During the holiday season, there is often an increase in scams and fraud and while scammers victimize anyone, older adults tend to be heavily targeted and may be more vulnerable to fraud in many of its forms.
Scams targeting older adults are on the rise. In 2021, there were 92,371 older victims of fraud resulting in $1.7 billion in losses. The most common financial scams targeting older people include government impersonation scams, sweepstakes scams, and robocall scams.
The scam artists often pose as a trustworthy helper and include a broad range of conduct from the outright taking of money or property to using technology to get personal or financial information, to getting paid for care, products, or services and then not providing them.
Older adults are at risk of declining financial capacity or cognitively complex activity that includes practical abilities such as paying bills as well as judgment related to decisions around financial investing. Financial capacity is necessary for independent living and errors in the ability to manage one’s own financial affairs may be one of the earliest signs of impending cognitive decline.
When we hear of such scams and frauds committed against older adults, we often wonder how they may fall to such deception. However, we are learning that there are changes in the aging brain, even in the absence of diseases like Alzheimer’s or other neurodegenerative illnesses, that may render older adults vulnerable to financial exploitation and poor financial decisions. For example, changes in thinking and memory as well as worsening depression and loneliness may increase the susceptibility of older adults to financial scams.
Can apathy, or lack of motivation and depression which are behavioral symptoms that sometimes occur in later life interfere with thinking and decision making?
Dr. Kevin Manning, associate professor in the Department of Psychiatry at UConn Health is conducting a study called “Apathy: An Early Manifestation of Frailty and Disability in Older Adults with Depression?” supported by UConn Health’s Claude D. Pepper Older Americans Independence Center (OAIC) or “Pepper Center”. The aim of Dr. Manning’s study is to better understand financial decision making in older adults in order to help seniors avoid fraud. The ultimate goal is to be able to prolong older adults’ autonomy and independence – a unifying theme among other studies that the Pepper Center supports. Dr. Manning seeks to understand whether a specific type of depression – apathy – is associated with poor financial decision making and the onset of disability in seniors.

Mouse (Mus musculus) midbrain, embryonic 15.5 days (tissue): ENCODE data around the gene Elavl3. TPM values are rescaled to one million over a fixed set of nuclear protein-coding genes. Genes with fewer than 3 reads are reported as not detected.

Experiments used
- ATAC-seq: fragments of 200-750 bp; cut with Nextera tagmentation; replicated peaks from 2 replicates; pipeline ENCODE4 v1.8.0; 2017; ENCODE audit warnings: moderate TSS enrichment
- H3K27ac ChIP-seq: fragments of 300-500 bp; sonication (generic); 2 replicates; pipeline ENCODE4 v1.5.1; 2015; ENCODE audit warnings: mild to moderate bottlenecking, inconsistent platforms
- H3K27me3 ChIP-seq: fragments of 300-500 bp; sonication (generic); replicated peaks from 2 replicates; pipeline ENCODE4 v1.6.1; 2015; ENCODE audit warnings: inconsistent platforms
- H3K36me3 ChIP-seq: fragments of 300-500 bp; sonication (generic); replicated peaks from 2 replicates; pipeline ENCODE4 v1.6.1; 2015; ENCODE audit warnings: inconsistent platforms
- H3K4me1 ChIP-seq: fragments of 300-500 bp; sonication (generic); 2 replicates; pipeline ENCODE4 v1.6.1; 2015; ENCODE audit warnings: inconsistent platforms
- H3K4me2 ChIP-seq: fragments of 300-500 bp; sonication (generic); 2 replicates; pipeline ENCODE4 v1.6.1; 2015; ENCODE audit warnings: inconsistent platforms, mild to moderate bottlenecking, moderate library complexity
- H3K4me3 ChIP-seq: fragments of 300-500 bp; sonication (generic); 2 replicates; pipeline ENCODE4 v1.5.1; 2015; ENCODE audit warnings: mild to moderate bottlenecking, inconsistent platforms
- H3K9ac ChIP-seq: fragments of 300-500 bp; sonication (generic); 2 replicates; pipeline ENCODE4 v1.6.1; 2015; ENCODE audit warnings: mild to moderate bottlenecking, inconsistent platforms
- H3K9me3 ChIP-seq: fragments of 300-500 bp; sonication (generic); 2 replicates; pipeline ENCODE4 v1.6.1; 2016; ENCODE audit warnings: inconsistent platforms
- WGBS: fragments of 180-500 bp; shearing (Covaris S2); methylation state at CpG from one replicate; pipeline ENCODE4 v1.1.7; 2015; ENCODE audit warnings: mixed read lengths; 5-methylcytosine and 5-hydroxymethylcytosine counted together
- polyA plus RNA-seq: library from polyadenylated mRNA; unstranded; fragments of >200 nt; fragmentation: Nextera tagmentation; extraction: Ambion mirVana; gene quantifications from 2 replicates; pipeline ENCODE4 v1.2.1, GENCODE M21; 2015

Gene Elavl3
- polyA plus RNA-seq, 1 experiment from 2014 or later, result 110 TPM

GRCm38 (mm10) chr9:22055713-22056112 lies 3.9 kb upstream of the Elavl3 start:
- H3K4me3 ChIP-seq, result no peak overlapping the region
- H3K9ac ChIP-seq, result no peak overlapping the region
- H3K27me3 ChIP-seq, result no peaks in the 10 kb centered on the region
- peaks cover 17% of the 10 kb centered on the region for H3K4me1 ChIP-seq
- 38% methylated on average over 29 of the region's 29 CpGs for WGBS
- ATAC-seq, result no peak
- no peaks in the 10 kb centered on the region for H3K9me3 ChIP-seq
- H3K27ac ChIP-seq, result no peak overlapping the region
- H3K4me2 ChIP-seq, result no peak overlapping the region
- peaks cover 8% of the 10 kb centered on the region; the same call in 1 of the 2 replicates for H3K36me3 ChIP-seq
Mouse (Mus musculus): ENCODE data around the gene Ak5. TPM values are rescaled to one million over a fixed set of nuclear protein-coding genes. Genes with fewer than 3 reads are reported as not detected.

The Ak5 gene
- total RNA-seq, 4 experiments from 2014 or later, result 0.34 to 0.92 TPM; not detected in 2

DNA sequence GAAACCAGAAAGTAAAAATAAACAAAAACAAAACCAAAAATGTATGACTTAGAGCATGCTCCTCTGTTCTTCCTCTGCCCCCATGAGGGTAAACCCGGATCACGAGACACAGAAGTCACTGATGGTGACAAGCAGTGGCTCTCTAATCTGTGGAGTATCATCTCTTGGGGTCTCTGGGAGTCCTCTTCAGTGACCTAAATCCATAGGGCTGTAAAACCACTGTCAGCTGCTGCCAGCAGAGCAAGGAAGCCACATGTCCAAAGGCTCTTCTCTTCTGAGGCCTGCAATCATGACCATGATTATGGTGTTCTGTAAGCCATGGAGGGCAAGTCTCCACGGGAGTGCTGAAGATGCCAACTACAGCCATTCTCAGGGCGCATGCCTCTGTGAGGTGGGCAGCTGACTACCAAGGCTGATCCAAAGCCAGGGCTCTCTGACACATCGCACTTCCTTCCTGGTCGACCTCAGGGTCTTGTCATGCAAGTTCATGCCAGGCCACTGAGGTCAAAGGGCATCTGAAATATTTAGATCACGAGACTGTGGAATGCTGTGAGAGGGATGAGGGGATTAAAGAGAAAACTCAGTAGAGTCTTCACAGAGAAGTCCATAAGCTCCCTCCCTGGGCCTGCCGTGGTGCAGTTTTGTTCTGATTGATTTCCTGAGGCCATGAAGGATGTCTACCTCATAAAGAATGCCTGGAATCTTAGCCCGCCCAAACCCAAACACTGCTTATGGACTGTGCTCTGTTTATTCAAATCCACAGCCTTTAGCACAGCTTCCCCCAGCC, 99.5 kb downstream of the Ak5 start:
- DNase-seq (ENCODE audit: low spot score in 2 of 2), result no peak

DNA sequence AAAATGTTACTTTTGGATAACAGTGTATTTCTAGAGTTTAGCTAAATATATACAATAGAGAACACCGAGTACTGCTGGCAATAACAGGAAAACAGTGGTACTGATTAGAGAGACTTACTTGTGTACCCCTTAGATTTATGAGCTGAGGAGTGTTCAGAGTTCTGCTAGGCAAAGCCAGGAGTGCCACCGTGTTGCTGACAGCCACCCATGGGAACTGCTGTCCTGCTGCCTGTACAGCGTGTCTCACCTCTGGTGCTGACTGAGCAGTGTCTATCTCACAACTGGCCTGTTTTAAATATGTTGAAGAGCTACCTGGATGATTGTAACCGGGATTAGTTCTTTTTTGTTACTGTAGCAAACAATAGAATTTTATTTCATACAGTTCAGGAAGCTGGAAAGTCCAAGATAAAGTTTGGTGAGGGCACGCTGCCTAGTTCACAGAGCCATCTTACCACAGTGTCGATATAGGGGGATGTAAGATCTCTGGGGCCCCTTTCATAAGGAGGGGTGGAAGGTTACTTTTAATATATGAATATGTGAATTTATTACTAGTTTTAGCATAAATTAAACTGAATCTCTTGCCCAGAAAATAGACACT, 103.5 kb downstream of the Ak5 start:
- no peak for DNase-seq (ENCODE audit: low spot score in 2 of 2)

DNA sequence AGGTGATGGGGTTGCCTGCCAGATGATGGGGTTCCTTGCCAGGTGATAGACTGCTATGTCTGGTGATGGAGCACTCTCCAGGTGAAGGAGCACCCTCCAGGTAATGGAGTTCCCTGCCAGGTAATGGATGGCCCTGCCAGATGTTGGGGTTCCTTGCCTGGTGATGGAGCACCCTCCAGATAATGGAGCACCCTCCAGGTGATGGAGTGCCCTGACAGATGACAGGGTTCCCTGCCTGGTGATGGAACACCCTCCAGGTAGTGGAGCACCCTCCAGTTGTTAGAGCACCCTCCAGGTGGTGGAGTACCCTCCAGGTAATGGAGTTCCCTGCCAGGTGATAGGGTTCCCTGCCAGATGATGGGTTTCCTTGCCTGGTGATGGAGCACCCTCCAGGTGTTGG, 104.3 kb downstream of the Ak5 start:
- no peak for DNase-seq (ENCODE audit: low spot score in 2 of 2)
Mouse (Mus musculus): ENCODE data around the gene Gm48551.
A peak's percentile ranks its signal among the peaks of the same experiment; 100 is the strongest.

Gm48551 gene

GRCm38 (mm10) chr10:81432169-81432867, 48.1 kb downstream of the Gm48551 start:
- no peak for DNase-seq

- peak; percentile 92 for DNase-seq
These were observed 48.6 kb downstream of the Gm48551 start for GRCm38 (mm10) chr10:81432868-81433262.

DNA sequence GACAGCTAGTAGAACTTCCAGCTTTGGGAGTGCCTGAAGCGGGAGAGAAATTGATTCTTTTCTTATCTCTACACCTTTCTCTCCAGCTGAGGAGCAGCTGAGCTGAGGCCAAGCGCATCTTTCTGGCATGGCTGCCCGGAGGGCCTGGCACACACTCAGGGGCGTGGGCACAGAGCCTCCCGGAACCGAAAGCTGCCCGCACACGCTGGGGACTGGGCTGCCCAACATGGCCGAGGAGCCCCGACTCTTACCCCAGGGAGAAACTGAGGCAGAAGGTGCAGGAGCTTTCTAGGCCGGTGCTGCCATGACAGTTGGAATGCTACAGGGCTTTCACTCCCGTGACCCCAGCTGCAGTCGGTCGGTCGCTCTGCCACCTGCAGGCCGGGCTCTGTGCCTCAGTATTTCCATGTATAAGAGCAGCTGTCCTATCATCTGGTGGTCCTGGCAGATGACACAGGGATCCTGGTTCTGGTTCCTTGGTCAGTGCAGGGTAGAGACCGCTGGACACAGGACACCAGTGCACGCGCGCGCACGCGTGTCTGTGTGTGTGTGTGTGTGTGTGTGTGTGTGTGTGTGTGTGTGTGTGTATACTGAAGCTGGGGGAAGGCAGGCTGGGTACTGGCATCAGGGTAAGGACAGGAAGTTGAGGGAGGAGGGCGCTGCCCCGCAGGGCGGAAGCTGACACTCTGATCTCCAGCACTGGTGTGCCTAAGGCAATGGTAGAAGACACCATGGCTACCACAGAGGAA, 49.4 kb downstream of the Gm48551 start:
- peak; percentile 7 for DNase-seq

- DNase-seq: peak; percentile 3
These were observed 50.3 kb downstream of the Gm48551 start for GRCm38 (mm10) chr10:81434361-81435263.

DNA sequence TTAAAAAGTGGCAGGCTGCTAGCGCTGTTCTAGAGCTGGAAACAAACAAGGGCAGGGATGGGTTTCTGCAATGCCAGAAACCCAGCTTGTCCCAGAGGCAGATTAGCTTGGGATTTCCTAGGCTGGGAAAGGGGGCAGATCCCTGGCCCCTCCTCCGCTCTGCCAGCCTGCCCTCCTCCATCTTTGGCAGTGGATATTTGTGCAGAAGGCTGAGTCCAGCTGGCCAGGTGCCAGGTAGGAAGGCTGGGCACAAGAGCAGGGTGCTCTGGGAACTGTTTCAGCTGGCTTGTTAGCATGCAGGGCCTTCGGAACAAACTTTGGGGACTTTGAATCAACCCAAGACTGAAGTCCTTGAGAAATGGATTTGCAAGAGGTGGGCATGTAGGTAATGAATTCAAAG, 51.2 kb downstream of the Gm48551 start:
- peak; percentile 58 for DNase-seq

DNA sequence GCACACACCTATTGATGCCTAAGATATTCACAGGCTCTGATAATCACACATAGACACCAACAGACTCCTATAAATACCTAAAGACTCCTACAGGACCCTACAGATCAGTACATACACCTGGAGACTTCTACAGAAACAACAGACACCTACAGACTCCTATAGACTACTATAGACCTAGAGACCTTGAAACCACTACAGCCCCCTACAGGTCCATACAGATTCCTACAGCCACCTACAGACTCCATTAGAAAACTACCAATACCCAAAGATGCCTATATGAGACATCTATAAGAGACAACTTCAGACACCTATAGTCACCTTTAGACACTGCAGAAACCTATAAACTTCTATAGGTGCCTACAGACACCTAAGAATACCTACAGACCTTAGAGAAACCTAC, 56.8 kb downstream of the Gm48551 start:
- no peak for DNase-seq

Apathy is often described as a lack of motivation or an inability to initiate and maintain goal-directed behavior. The patient with apathy is typically not as interested in their usual activities or does not show much emotion. Family members often describe patients with apathy as “content to do nothing.” Apathy can occur in the context of depressive episode or as its own syndrome and is associated with an increased likelihood of developing cognitive problems in later life. In the context of geriatric depression, apathy is associated with worse cognition, increased mortality, and a poor response to antidepressants. It is found in 35-47% of older adults with major depression, and depression syndromes are a leading cause of disability for some 4.5 million older adults each year.
Dr. Manning’s project will test the hypotheses that there will be differences in functional performance and blood-based biomarkers between older depressed adults with and without apathy.
Both men and women 60 years old or older, who are not experiencing symptoms of depression and men and women 60 years old or older who are experiencing symptoms of depression are eligible to participate in the study.
Those who participate in the study will attend three in-person appoint over the next year that will last for 4-5 hours. Other activities of the study include questionnaires completed at home once a month, interviews about mood and medical history, blood samples and tests of thinking and memory.
There is no cost for participation and compensation to participants includes $50 at completion of the in-person assessments and an additional $30 if you complete the monthly assessments at least 10 times for a total of up to $180 for the 1-year study.
If you or someone you know has been a victim of fraud or you have concerns the following resources are available in the State of CT:
Connecticut’s Department of Banking educational resources for investors: Special section devoted to seniors.
The State of Connecticut Office of the Attorney General’s Consumer Assistance Unit can be contacted at (860) 808-5420.